... in Rayb's article, why are they called "chainbreaker" stamps?
'Chainbreakers' is the English translation of the Serbo-Croat word 'Verigari', which is used to describe all the early SHS issues produced in Slovenia, though less than half of them actually carry the design of the scantily dressed slave breaking the links of the chains which remain attached to his wrist.
They were designed by the 40 year old Ivan Vavpotic, previously Professor of Art in the West Slovenian town of Idriji, but who had by then given up teaching and gone to be a full-time artist in Ljubljana.
The commission to print the stamps was initially given to the commercial Blaznik printers in Ljubljana, which printed them by lithography. But they could not keep up with the demand; so the Government press were asked to produce more. They used typography, so new plates had to be made, which were inferior to the lithographic stones. Vavpotic was disgusted by the results and disassociated himself from them.He did not work on stamps again.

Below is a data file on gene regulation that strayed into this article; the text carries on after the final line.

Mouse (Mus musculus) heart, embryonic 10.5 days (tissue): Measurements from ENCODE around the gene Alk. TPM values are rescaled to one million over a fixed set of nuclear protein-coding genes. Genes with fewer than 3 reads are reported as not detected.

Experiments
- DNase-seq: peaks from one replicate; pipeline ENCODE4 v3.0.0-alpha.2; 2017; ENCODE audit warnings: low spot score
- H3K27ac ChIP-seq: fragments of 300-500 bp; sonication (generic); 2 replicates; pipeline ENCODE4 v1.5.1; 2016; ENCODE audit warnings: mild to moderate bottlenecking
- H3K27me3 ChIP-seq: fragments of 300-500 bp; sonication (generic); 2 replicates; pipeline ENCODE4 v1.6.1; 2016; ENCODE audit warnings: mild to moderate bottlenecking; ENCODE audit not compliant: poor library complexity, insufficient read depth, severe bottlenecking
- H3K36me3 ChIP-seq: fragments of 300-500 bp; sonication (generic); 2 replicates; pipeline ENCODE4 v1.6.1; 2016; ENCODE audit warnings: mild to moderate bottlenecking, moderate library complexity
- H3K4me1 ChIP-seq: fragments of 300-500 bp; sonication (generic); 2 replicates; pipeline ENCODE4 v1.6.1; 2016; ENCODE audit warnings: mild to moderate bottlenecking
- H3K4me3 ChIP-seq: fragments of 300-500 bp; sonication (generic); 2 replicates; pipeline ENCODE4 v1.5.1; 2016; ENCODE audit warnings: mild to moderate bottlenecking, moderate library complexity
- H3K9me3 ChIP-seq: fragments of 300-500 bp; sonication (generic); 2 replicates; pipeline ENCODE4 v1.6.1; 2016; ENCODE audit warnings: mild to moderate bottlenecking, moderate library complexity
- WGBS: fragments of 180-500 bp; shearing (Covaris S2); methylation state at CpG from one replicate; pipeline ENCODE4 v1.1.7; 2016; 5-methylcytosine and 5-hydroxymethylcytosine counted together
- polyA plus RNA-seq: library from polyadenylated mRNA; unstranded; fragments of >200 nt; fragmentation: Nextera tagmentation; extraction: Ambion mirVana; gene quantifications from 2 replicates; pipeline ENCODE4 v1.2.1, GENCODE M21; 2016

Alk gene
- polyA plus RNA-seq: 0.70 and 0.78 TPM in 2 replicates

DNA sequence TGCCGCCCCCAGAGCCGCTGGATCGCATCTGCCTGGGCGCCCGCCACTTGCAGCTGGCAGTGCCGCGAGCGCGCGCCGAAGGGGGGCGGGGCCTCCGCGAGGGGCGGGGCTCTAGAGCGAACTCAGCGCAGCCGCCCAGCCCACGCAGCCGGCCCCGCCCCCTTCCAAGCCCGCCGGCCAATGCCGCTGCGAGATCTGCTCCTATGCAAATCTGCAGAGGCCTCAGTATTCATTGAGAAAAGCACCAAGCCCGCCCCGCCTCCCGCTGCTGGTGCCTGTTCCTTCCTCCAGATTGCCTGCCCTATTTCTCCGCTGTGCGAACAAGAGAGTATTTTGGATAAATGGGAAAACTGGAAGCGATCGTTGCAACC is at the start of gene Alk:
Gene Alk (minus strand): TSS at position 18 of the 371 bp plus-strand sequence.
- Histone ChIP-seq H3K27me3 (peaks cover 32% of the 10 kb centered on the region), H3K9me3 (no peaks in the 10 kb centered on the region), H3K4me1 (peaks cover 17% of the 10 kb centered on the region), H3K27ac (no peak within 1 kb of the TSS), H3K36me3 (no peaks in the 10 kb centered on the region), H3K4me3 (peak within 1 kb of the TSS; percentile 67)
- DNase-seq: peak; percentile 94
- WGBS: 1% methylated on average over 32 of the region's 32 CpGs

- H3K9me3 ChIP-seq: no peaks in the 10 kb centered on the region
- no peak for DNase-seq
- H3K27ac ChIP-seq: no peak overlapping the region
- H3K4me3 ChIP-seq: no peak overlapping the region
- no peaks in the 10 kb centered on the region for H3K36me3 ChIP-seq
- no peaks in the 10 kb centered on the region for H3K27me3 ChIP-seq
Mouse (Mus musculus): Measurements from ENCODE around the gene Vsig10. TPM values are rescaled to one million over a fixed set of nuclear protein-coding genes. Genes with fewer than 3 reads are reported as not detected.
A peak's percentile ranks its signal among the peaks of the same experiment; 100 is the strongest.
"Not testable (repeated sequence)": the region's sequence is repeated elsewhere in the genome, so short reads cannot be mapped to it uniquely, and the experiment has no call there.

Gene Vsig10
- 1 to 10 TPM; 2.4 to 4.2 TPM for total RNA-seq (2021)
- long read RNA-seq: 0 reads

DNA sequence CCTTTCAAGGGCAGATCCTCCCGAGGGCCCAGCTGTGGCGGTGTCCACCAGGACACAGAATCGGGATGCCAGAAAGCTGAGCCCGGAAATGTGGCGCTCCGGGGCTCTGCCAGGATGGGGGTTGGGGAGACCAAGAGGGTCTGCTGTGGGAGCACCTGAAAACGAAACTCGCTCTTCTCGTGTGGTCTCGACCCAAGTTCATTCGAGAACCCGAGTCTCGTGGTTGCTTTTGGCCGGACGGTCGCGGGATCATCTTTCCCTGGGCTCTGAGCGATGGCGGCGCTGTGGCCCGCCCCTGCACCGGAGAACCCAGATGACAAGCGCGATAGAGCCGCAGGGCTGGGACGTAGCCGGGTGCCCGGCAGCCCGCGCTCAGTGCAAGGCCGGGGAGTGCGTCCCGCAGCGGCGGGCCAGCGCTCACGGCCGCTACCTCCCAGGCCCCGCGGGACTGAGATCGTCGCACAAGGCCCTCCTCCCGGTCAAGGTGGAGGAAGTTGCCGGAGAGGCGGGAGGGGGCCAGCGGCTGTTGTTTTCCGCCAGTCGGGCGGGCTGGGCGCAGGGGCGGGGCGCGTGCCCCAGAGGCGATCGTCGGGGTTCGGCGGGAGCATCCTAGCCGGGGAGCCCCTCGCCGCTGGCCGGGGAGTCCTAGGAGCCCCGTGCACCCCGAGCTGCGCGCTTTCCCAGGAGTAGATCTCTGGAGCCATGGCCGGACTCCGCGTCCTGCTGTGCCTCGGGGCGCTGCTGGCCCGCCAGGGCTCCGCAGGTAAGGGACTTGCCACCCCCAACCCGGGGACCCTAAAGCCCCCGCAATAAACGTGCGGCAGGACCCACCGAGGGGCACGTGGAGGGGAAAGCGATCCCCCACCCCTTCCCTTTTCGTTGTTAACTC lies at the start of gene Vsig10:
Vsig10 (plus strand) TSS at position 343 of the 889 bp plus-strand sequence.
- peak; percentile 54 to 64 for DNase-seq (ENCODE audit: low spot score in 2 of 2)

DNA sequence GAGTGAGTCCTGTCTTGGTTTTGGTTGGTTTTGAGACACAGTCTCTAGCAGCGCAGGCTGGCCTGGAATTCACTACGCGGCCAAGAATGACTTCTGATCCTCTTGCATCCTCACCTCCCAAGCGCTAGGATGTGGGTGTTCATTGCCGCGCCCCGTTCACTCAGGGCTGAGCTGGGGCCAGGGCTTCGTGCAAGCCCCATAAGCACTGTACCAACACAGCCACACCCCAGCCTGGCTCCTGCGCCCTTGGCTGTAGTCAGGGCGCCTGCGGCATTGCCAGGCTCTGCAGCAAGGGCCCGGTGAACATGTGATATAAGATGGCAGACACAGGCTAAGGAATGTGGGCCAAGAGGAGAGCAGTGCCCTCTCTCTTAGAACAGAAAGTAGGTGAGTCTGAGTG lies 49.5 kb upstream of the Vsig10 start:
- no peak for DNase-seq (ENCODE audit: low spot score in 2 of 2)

[To give you an idea of the scale of production, the issue figures for Blaznik alone were 3v = 5 million, 5v = 9 million, 10v = 13 million, 15v = 3 million, 20v = 5 million, 25v = 3.5 million, 30v = 1million, 40v = 3 million]
The Government press then had problems with strikes and lack of ink and/or paper, and the authorities were so desperate that they sent the typo plates to the firm of Reisser in Vienna (bear in mind that it was less than a year since Hapsburg Austria had been the 'chains' they were breaking free from!)
Reisser did a good enough job that the Blaznik litho stones for the Newspaper and Postage Due stamps (though not the actual chainbreaker postals) were transferred to Vienna as well.
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